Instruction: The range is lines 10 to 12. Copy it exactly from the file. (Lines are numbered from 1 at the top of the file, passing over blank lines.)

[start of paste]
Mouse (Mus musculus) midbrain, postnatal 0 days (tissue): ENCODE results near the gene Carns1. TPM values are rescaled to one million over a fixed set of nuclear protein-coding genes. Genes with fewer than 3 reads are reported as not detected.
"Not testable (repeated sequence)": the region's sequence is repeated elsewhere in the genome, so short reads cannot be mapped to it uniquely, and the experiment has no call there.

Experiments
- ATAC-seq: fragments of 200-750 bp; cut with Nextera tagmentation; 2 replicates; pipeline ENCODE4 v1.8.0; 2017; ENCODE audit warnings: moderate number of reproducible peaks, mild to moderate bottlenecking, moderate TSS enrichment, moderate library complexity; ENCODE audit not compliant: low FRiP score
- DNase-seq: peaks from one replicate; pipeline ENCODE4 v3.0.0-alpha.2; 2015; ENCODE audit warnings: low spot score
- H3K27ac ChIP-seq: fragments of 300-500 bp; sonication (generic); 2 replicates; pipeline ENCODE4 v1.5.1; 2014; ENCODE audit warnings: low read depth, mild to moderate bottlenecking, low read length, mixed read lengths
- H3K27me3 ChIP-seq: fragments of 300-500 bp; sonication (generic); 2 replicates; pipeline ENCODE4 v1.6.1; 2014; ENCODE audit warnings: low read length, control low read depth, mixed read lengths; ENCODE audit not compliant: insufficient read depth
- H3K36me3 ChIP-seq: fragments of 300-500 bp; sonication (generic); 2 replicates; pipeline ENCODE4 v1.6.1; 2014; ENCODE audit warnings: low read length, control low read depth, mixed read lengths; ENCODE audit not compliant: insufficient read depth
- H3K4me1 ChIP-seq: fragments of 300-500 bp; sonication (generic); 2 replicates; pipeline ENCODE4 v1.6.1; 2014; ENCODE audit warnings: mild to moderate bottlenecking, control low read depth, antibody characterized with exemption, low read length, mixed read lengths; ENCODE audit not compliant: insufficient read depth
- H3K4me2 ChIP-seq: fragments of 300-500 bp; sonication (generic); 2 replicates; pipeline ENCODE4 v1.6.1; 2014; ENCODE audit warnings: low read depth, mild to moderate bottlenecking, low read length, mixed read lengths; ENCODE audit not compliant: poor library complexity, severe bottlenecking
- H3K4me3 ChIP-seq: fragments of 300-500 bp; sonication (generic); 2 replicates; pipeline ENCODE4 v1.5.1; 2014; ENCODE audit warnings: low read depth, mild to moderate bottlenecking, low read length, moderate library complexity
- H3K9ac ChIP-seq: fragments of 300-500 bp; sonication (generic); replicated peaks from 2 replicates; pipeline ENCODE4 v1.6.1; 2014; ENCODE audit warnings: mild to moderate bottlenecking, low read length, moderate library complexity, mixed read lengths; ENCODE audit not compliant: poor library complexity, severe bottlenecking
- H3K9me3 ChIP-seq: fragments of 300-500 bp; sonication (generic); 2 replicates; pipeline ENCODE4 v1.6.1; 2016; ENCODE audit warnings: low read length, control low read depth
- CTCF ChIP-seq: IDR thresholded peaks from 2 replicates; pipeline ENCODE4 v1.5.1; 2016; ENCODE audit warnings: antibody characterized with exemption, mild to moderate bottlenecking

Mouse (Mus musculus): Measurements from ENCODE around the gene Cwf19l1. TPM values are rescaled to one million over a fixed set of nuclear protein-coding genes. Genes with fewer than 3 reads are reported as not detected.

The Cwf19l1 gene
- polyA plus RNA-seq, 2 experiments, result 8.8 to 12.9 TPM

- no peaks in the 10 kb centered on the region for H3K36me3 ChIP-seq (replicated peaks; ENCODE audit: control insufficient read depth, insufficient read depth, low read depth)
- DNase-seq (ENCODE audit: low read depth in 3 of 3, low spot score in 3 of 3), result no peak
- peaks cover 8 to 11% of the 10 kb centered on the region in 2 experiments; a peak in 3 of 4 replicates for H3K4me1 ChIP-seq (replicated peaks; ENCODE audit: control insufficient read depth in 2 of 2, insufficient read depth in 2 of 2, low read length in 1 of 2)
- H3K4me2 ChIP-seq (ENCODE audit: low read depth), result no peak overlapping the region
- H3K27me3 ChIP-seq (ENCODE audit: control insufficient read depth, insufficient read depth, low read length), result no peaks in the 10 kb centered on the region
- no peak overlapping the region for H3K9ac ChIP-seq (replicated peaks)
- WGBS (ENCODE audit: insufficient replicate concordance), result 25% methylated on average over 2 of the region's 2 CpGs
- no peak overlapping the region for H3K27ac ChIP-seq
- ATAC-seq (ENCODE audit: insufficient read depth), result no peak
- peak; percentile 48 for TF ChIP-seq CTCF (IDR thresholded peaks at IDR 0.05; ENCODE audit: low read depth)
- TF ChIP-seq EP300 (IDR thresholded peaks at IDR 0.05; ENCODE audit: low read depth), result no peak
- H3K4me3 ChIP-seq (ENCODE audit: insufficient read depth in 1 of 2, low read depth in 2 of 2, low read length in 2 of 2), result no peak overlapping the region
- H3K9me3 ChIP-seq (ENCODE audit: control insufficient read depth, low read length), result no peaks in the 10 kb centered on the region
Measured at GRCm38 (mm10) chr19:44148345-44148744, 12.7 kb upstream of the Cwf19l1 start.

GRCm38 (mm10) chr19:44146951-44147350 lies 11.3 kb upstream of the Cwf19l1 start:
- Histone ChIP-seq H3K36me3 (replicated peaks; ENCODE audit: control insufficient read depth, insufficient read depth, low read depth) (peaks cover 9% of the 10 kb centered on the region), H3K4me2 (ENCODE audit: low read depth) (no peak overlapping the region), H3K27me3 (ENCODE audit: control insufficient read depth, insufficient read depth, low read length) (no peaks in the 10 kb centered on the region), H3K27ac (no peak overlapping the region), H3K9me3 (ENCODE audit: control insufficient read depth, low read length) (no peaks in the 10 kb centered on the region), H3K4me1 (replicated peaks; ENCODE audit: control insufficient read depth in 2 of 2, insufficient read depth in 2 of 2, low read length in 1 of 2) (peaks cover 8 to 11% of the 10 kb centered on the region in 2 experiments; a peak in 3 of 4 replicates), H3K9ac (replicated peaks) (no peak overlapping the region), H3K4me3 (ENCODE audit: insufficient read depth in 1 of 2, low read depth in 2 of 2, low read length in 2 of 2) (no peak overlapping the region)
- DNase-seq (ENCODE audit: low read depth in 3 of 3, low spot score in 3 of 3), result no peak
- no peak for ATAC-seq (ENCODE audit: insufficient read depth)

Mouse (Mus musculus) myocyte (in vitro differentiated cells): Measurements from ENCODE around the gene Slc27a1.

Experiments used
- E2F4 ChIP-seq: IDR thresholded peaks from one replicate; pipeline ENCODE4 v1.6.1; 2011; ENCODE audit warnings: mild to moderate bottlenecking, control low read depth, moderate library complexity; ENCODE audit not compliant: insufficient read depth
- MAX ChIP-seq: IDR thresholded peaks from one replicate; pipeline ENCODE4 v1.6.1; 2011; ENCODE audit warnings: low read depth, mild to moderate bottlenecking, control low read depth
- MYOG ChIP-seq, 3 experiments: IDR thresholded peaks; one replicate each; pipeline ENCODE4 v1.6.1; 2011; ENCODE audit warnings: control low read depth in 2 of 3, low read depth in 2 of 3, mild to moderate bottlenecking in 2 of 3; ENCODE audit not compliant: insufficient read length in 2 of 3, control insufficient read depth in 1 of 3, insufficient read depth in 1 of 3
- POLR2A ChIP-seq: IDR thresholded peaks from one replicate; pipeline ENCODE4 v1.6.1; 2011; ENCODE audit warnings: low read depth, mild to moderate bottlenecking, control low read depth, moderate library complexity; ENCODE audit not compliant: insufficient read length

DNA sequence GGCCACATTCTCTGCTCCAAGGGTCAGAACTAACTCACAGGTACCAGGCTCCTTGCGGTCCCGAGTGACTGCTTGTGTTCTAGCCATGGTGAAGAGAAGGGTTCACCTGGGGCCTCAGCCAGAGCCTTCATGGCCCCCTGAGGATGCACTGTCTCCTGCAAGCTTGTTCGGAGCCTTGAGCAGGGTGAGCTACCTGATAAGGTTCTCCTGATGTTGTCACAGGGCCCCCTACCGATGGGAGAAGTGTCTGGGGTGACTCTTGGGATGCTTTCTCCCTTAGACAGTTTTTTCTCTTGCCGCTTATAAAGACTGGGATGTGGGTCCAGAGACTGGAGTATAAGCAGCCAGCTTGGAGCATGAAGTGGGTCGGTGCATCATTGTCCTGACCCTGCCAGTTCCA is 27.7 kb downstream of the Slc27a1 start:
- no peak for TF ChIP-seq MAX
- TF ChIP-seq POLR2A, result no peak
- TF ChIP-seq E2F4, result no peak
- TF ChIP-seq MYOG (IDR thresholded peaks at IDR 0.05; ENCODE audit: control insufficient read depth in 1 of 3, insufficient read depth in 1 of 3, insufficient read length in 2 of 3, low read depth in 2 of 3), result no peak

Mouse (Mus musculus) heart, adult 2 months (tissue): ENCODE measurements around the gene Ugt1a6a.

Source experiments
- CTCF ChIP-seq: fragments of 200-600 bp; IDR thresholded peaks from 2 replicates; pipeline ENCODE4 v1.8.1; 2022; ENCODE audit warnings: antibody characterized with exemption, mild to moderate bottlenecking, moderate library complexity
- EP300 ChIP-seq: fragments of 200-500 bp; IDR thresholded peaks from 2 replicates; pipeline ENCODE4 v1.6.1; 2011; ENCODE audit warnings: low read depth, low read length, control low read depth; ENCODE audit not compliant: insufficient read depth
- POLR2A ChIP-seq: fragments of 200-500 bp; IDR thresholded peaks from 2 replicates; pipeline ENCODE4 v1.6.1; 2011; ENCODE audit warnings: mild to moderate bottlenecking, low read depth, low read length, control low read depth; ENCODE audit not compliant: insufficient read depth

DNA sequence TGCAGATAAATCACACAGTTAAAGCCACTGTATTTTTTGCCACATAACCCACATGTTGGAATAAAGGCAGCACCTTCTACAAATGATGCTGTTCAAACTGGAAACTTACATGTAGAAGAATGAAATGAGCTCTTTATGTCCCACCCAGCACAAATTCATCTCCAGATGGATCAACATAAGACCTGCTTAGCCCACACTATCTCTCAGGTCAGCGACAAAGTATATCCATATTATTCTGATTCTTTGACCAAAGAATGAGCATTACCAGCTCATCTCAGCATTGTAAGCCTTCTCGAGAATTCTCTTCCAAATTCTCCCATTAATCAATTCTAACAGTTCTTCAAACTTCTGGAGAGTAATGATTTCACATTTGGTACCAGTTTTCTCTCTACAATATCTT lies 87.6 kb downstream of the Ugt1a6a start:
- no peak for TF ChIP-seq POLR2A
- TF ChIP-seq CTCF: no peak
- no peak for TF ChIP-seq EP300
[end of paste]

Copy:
- H3K4me2 ChIP-seq: fragments of 300-500 bp; sonication (generic); 2 replicates; pipeline ENCODE4 v1.6.1; 2014; ENCODE audit warnings: low read depth, mild to moderate bottlenecking, low read length, mixed read lengths; ENCODE audit not compliant: poor library complexity, severe bottlenecking
- H3K4me3 ChIP-seq: fragments of 300-500 bp; sonication (generic); 2 replicates; pipeline ENCODE4 v1.5.1; 2014; ENCODE audit warnings: low read depth, mild to moderate bottlenecking, low read length, moderate library complexity
- H3K9ac ChIP-seq: fragments of 300-500 bp; sonication (generic); replicated peaks from 2 replicates; pipeline ENCODE4 v1.6.1; 2014; ENCODE audit warnings: mild to moderate bottlenecking, low read length, moderate library complexity, mixed read lengths; ENCODE audit not compliant: poor library complexity, severe bottlenecking